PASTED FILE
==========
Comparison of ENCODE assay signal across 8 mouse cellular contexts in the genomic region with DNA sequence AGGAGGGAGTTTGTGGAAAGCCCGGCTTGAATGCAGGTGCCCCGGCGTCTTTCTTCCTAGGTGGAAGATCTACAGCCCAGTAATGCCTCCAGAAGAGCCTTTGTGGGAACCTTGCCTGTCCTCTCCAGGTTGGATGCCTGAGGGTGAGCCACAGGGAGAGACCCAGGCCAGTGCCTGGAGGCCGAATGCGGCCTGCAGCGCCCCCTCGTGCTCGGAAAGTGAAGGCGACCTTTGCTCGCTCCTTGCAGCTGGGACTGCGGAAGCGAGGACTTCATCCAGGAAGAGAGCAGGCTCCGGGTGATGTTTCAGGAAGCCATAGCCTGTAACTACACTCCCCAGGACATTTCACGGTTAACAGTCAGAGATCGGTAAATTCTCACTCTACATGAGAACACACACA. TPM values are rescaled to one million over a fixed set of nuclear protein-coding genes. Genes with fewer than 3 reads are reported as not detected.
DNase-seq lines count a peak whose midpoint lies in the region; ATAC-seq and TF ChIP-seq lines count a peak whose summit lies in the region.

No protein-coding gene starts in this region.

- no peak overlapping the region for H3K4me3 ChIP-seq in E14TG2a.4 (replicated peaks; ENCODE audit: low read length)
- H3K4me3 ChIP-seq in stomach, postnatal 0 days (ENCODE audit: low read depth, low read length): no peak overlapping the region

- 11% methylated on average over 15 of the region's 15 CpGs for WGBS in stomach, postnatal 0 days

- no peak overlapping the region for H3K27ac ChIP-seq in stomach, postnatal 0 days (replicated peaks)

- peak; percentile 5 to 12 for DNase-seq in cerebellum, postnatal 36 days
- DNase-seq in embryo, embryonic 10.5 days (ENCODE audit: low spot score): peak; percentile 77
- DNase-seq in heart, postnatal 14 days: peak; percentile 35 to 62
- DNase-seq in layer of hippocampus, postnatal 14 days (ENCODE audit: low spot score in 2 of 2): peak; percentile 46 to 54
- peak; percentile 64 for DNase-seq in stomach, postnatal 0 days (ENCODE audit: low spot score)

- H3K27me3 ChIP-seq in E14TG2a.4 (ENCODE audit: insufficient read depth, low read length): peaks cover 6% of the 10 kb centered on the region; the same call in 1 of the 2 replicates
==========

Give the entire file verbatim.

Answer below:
Comparison of ENCODE assay signal across 8 mouse cellular contexts in the genomic region with DNA sequence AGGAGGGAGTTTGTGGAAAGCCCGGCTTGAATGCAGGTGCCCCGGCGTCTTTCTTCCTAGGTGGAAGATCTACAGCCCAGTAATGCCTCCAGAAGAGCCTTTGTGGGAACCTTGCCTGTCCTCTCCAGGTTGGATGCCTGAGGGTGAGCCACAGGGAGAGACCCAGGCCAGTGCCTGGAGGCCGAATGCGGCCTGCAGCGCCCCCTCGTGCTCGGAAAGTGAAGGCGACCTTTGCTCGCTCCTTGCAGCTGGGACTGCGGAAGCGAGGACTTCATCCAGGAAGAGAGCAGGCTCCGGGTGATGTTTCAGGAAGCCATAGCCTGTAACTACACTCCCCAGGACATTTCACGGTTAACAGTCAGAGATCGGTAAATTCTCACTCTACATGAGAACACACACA. TPM values are rescaled to one million over a fixed set of nuclear protein-coding genes. Genes with fewer than 3 reads are reported as not detected.
DNase-seq lines count a peak whose midpoint lies in the region; ATAC-seq and TF ChIP-seq lines count a peak whose summit lies in the region.

No protein-coding gene starts in this region.

- no peak overlapping the region for H3K4me3 ChIP-seq in E14TG2a.4 (replicated peaks; ENCODE audit: low read length)
- H3K4me3 ChIP-seq in stomach, postnatal 0 days (ENCODE audit: low read depth, low read length): no peak overlapping the region

- 11% methylated on average over 15 of the region's 15 CpGs for WGBS in stomach, postnatal 0 days

- no peak overlapping the region for H3K27ac ChIP-seq in stomach, postnatal 0 days (replicated peaks)

- peak; percentile 5 to 12 for DNase-seq in cerebellum, postnatal 36 days
- DNase-seq in embryo, embryonic 10.5 days (ENCODE audit: low spot score): peak; percentile 77
- DNase-seq in heart, postnatal 14 days: peak; percentile 35 to 62
- DNase-seq in layer of hippocampus, postnatal 14 days (ENCODE audit: low spot score in 2 of 2): peak; percentile 46 to 54
- peak; percentile 64 for DNase-seq in stomach, postnatal 0 days (ENCODE audit: low spot score)

- H3K27me3 ChIP-seq in E14TG2a.4 (ENCODE audit: insufficient read depth, low read length): peaks cover 6% of the 10 kb centered on the region; the same call in 1 of the 2 replicates